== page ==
1-13. CARBON DIOXIDE TRANSPORT AND ELIMINATION
a. The Reason for Breathing. Humans breathe to supply oxygen to the cells of
the body and to remove the waste product, carbon dioxide (CO2). About one-fifth of the
air around us is oxygen. In the process of breathing, or respiration, the body brings air
into the lungs. In the lungs, some of the oxygen moves into the bloodstream. A waste
gas, carbon dioxide, moves from the blood into the air in the lungs where it is breathed
out. The name of this process is the exchange of gases.
b. The Exchange of Gases. The actual exchange of oxygen and carbon
dioxide takes place in tiny air sacs, the alveoli. The alveoli are in direct contact with
capillaries that carry blood. The alveoli walls and the capillary walls are moist and very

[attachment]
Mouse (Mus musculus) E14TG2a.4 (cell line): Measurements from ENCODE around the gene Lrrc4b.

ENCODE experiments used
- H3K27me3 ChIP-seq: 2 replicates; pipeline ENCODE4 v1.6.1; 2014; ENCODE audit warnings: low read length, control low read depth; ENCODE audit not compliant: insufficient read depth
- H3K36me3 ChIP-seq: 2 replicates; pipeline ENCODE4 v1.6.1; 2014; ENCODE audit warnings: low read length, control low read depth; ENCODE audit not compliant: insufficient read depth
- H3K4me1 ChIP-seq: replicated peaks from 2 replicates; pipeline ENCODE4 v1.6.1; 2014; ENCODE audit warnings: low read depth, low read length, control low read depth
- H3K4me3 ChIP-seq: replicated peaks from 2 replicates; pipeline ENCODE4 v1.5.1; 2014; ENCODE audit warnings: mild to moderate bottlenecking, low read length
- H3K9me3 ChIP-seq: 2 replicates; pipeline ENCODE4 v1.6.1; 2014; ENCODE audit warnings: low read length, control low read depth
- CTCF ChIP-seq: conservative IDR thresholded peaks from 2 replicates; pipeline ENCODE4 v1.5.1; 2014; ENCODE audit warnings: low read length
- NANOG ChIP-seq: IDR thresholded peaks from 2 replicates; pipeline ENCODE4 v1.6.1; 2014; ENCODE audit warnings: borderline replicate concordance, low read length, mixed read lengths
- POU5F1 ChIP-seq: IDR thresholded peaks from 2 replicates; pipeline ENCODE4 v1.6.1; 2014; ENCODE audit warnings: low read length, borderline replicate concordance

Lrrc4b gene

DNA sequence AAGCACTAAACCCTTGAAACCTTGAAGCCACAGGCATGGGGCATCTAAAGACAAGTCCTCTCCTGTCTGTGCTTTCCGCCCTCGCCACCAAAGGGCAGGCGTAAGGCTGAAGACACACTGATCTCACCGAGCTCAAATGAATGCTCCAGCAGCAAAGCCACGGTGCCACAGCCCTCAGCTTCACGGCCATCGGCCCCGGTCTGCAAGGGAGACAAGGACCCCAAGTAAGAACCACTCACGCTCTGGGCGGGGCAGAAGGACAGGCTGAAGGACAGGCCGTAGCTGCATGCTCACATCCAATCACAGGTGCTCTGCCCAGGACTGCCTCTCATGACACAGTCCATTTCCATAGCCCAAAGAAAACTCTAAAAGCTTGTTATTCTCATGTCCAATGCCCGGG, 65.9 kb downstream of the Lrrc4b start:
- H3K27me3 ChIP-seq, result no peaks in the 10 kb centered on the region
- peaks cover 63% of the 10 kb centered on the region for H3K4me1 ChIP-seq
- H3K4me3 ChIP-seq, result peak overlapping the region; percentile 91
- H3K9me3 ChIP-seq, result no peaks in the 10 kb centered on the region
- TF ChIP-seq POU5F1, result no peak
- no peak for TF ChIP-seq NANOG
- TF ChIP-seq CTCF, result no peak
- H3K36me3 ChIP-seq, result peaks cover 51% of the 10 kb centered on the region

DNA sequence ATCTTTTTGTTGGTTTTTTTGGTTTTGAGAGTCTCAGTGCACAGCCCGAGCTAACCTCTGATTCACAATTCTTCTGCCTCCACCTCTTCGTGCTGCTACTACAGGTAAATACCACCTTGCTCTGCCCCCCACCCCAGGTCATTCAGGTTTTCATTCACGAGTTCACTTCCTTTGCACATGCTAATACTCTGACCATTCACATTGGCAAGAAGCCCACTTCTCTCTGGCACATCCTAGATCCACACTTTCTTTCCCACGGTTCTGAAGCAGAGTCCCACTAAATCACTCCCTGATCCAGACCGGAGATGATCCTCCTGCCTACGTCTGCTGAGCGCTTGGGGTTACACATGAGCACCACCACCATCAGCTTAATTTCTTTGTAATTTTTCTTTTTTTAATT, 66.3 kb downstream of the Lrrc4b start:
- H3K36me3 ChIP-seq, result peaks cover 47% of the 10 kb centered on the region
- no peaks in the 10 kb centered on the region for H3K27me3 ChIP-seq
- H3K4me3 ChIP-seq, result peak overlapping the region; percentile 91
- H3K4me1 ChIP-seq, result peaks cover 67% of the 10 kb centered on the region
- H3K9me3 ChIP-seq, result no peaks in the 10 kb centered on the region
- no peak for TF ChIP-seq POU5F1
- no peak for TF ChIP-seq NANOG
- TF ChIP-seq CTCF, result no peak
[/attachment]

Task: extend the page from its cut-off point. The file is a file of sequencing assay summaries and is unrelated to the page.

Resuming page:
thin--much thinner than tissue paper. Oxygen molecules seep from the alveoli through
the membranes (thin walls) into the blood of the capillaries. Hemoglobin picks up
oxygen in the red blood cells. At the same time, blood plasma gives up carbon dioxide
to the air in the alveoli. Figure 1-10 illustrates this exchange.
Figure 1-10. Exchange of gases.
1-14. REGULATION OF RESPIRATION
The basic rhythm is set and coordinated by the respiratory center; however, the
rhythm can be modified in response to the demands of the body by the nerve (neural)
RESPIRATORY CENTER =
neurons (any of the conducting cells of the
nervous system) in the reticular formation of
the brain stem that regulate the rate of
the volume of air exchanged in one minute.